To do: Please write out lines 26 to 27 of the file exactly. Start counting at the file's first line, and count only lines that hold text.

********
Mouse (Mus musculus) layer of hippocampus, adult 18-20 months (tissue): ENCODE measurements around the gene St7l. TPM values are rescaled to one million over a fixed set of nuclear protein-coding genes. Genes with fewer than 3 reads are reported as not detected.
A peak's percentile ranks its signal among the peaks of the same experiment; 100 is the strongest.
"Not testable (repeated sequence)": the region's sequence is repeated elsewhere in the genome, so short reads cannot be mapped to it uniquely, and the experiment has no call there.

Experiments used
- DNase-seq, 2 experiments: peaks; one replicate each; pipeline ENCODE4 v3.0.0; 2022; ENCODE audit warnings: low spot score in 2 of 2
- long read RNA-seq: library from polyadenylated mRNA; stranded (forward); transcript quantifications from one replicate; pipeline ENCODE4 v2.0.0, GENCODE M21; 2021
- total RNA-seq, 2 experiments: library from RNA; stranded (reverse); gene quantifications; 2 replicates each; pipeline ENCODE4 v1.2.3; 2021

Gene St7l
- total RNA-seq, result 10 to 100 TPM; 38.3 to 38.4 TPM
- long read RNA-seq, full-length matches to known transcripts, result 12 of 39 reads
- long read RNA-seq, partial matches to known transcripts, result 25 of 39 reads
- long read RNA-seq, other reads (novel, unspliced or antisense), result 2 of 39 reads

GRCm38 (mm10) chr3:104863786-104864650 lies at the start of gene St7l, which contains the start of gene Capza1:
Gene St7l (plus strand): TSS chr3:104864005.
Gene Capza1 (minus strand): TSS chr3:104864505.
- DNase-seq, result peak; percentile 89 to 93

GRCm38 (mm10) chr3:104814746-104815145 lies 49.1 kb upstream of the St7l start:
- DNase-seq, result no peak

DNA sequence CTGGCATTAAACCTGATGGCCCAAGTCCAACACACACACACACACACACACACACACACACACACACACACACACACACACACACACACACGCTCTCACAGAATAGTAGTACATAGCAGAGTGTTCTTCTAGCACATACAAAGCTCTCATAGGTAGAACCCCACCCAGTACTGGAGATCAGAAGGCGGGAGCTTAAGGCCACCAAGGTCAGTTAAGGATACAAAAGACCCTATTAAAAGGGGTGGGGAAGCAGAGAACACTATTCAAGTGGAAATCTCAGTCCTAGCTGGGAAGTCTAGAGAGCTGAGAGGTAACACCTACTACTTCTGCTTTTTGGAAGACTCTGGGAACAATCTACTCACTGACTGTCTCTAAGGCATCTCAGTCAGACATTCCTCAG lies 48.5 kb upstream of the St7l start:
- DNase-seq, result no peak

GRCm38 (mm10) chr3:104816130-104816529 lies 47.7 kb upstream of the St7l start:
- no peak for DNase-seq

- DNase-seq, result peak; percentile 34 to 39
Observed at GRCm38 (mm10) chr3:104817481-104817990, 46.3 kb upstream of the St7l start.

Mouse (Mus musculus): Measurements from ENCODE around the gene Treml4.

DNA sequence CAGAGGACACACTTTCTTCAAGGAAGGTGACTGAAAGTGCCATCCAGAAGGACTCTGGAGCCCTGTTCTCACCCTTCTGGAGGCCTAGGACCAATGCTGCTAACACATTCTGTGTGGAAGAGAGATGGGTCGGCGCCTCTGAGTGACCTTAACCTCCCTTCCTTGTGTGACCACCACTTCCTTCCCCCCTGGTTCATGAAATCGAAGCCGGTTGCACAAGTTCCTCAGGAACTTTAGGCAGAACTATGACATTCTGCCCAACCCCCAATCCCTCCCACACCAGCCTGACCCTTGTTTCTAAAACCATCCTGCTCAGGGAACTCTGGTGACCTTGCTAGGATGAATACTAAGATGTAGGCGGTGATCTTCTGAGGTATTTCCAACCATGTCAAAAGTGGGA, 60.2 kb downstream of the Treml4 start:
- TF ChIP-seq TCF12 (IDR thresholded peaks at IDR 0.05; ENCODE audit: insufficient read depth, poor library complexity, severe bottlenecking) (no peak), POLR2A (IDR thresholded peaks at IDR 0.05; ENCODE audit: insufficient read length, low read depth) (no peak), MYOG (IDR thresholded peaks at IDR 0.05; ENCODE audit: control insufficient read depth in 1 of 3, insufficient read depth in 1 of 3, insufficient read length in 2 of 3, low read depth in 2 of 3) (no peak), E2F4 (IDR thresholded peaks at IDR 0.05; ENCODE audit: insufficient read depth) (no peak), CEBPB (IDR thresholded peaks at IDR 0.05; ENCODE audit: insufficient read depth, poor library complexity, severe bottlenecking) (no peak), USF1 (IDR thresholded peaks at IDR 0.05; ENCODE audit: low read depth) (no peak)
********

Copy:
DNA sequence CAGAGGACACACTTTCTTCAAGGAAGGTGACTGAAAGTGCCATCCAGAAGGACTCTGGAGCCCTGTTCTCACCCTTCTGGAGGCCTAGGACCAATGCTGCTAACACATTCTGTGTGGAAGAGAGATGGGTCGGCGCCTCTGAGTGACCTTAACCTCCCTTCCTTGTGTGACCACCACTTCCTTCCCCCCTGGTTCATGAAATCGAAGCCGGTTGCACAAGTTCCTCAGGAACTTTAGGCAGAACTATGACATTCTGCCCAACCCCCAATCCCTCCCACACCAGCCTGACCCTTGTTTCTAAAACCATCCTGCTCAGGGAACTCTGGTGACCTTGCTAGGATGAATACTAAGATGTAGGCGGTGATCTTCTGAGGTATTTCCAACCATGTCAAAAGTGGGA, 60.2 kb downstream of the Treml4 start:
- TF ChIP-seq TCF12 (IDR thresholded peaks at IDR 0.05; ENCODE audit: insufficient read depth, poor library complexity, severe bottlenecking) (no peak), POLR2A (IDR thresholded peaks at IDR 0.05; ENCODE audit: insufficient read length, low read depth) (no peak), MYOG (IDR thresholded peaks at IDR 0.05; ENCODE audit: control insufficient read depth in 1 of 3, insufficient read depth in 1 of 3, insufficient read length in 2 of 3, low read depth in 2 of 3) (no peak), E2F4 (IDR thresholded peaks at IDR 0.05; ENCODE audit: insufficient read depth) (no peak), CEBPB (IDR thresholded peaks at IDR 0.05; ENCODE audit: insufficient read depth, poor library complexity, severe bottlenecking) (no peak), USF1 (IDR thresholded peaks at IDR 0.05; ENCODE audit: low read depth) (no peak)